2. Using a stylesheet to produce high-quality experiment reports
    3. Use of Octave with a template for plotting, linear regression analysis, statistical analysis, error bars

Part B: Electronics

  1. Combinational Logic
    NAND and NOR gates; truth tables; combination of gates to implement logic functions.
  2. Sequential Logic
    R-S flip-flops; J-K flip flops and simple control circuits; binary counters; shift registers.
  3. Memory chips
    Input and output of data; use of addresses.
  4. Microprocessors
    Basic operation; I/O and simple control situations; D/A and A/D on input/output data bus
  5. D to A and A to D Conversion
    Operation of DAC; use of DAC to make ADC; sampling rates, conversion times, aliasing and the Nyquist Theorem
  6. Analogue Electronics
    1. Simple amplifier circuits based on op-amps; gain, bandwidth, input impedance, output impedance, signal/noise ratio.
    2. Filters: description in terms of frequency response.
    3. Comparators.

Learning and Teaching

Learning Activities and Teaching Methods

Description Study time KIS type
11×2-hour computer laboratory sessions (IT) 22 hours SLT
12×3-hour practical laboratory sessions (electronics) 36 hours SLT
11×2-hour IT Skills homework 22 hours GIS
5×1-hour Electronics homework exercises 5 hours GIS
Reading, private study and revision 65 hours GIS


Weight Form Size When ILOS assessed Feedback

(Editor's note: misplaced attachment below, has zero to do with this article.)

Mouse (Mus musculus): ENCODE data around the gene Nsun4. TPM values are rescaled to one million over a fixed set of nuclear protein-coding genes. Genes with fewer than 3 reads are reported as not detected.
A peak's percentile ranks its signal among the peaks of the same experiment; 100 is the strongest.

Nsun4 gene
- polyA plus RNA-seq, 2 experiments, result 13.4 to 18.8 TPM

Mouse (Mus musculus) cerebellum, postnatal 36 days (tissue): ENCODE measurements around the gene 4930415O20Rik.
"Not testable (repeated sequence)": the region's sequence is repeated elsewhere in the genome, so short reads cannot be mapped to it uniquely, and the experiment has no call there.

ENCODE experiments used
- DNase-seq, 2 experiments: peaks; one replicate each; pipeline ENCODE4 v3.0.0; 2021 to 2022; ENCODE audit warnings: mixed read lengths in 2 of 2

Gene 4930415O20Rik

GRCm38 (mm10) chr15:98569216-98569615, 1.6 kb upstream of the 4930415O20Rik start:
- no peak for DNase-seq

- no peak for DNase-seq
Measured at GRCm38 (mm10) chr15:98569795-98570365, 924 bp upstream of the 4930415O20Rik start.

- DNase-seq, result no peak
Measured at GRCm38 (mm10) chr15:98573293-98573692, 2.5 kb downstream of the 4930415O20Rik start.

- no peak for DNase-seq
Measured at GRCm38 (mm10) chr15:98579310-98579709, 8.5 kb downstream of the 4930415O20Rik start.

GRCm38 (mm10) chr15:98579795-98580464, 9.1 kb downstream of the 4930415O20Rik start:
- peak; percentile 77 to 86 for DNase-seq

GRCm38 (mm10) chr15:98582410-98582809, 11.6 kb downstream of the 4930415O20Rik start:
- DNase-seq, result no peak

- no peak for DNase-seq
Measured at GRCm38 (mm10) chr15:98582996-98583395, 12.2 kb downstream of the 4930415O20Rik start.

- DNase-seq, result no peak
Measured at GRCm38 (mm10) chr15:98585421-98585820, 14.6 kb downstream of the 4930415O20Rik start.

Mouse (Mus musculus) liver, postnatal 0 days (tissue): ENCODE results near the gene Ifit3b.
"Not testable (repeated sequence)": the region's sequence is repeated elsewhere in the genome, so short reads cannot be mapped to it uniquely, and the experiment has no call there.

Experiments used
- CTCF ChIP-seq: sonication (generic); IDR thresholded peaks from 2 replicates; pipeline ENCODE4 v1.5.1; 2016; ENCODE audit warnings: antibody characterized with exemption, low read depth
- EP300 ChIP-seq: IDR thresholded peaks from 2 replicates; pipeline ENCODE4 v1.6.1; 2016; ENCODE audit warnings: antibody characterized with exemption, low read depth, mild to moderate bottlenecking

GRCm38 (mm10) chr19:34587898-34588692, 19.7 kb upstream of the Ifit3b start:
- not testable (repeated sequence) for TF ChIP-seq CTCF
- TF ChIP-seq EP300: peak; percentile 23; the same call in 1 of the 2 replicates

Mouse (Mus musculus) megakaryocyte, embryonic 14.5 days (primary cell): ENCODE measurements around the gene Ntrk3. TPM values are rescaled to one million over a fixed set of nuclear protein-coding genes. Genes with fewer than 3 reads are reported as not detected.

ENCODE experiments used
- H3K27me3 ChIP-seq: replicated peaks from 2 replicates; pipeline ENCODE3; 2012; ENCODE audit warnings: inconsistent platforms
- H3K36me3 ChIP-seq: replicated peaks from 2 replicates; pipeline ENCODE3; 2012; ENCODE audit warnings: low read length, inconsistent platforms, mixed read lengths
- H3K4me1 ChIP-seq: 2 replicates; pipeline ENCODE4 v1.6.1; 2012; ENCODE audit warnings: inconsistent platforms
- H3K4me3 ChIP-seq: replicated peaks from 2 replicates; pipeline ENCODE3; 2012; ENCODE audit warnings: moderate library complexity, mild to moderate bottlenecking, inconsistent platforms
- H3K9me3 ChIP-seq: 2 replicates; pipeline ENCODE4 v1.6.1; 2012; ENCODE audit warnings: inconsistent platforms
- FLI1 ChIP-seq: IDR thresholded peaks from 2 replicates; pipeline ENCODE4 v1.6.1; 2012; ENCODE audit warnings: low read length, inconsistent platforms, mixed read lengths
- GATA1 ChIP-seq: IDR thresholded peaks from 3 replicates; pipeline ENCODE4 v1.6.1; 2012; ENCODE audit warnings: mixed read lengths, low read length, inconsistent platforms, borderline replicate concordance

15% Mid-Term IT Skills Test 1 90 mins Week T1:09 1, 3, 6, 7 Written and verbal
15% Mid-Term IT Skills Test 2 90 mins Week T1:12 1, 3, 6, 7 Written and verbal
20% 11 × IT Skills assignments 2 hours in class + 2 hours homework each Weekly T1:01-05,07-12 1, 3, 6, 7 Written and verbal
30% Written reports on electronics experiments Contemporaneous with experiments Weekly T2:06-11 2, 4, 5, 7 Written and verbal
20% Electronics problems sheets 5×1 hour Weekly T2:06-10 2, 7 Written and verbal

Notes: Electronics homework exercises must be handed in at the start of the class in order to receive a non-zero mark.


The following list is offered as an indication of the type & level of information that students are expected to consult. Further guidance will be provided by the Module Instructor(s).

Core text:

Supplementary texts:


Further Information

Prior Knowledge Requirements

Pre-requisite Modules none
Co-requisite Modules Waves and Optics (PHY1023)


Re-assessment is not available except when required by referral or deferral.

Original form of assessment Form of re-assessment ILOs re-assessed Time scale for re-assessment

Notes: Re-assessment is not available for this module.

KIS Data Summary

Learning activities and teaching methods
SLT - scheduled learning & teaching activities 58 hrs
GIS - guided independent study 92 hrs
PLS - placement/study abroad 0 hrs
Total 150 hrs
Summative assessment
Coursework 70%
Written exams 0%
Practical exams 30%
Total 100%


IoP Accreditation Checklist
  • XX-01 Experimental work in a practical laboratory
  • XX-02 IT Skills
Availability unrestricted
Distance learning NO
Keywords Physics; Analogue electronics; Digital electronics; Python; Op-Amps.
Created 01-Oct-10
Revised 15-Aug-17